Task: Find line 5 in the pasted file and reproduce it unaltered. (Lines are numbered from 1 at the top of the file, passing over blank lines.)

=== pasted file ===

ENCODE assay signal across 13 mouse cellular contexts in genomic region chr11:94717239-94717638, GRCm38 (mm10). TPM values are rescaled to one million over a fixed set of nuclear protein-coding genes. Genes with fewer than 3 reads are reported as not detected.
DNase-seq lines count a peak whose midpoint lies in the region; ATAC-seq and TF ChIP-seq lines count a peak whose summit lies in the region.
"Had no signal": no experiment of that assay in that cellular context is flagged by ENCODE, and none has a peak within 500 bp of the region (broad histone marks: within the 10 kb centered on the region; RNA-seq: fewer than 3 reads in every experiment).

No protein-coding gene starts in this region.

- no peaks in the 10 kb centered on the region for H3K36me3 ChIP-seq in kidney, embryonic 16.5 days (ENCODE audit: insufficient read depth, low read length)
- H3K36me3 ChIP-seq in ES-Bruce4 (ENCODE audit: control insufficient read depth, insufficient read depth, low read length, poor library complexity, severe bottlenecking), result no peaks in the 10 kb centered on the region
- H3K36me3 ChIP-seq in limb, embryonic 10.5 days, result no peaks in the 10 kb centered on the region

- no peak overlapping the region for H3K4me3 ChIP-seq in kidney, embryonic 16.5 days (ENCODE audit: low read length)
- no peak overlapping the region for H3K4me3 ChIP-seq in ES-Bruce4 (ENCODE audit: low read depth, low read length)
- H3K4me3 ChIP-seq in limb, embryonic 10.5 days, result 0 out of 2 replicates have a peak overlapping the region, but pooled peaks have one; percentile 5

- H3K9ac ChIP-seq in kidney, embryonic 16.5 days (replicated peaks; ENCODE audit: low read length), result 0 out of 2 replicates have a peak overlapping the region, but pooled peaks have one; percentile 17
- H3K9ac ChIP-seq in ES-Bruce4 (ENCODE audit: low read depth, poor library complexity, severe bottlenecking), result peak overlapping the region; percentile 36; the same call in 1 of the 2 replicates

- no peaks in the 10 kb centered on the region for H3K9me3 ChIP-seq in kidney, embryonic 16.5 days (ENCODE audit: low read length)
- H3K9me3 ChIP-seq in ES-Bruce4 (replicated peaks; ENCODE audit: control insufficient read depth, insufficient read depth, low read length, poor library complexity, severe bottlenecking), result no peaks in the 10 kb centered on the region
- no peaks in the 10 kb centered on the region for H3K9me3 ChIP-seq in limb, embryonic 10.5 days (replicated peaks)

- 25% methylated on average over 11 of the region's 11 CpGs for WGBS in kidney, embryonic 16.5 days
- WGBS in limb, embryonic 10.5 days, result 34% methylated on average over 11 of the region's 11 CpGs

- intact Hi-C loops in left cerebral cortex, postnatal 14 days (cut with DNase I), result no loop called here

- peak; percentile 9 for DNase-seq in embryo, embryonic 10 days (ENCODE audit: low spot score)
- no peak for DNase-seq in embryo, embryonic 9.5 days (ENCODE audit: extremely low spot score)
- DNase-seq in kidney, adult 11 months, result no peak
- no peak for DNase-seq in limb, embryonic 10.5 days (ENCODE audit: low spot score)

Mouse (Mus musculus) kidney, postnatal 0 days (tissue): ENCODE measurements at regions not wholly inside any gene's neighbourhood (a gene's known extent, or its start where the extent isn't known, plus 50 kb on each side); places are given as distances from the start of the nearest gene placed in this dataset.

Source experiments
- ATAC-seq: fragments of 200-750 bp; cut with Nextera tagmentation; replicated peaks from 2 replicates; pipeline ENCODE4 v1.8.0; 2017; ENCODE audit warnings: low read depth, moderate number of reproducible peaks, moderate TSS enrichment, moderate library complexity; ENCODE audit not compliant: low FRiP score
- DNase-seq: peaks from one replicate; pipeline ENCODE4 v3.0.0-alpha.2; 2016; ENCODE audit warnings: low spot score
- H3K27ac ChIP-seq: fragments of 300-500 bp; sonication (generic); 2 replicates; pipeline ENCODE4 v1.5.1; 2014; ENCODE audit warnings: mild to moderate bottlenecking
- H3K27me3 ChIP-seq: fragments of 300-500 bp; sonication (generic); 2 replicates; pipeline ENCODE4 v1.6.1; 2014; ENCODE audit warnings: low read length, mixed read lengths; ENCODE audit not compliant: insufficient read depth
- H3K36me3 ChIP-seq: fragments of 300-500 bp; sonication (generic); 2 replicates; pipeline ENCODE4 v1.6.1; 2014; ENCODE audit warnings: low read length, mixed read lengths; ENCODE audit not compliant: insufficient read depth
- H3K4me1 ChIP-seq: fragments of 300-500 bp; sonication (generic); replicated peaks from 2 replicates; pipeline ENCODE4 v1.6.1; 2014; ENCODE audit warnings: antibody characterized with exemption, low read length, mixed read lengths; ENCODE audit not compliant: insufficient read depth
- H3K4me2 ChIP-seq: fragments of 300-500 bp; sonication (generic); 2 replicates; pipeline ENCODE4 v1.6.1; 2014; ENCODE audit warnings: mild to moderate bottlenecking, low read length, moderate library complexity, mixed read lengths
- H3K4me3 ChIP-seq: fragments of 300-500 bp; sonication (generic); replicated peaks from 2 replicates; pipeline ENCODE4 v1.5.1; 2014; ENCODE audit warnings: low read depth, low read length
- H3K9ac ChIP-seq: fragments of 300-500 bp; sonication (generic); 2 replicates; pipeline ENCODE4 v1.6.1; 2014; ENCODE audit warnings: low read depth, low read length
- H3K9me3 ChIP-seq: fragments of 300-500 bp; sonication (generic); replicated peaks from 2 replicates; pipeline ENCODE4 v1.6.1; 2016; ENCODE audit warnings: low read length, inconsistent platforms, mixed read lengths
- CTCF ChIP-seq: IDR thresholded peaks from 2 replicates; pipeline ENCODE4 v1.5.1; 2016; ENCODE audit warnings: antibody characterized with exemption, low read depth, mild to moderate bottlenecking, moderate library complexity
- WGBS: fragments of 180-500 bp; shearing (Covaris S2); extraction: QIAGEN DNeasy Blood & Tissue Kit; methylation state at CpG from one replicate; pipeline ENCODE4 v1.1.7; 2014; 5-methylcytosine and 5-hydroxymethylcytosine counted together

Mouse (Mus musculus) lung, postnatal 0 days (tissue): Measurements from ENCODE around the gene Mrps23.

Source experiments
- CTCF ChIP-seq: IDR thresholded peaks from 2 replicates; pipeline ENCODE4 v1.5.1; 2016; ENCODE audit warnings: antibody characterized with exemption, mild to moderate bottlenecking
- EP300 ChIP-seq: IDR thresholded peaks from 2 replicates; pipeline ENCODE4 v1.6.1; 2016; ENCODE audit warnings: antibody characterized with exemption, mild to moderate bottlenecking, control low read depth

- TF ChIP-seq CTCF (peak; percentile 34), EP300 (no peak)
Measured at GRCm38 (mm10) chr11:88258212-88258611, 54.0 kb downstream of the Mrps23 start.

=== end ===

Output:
- no peaks in the 10 kb centered on the region for H3K36me3 ChIP-seq in kidney, embryonic 16.5 days (ENCODE audit: insufficient read depth, low read length)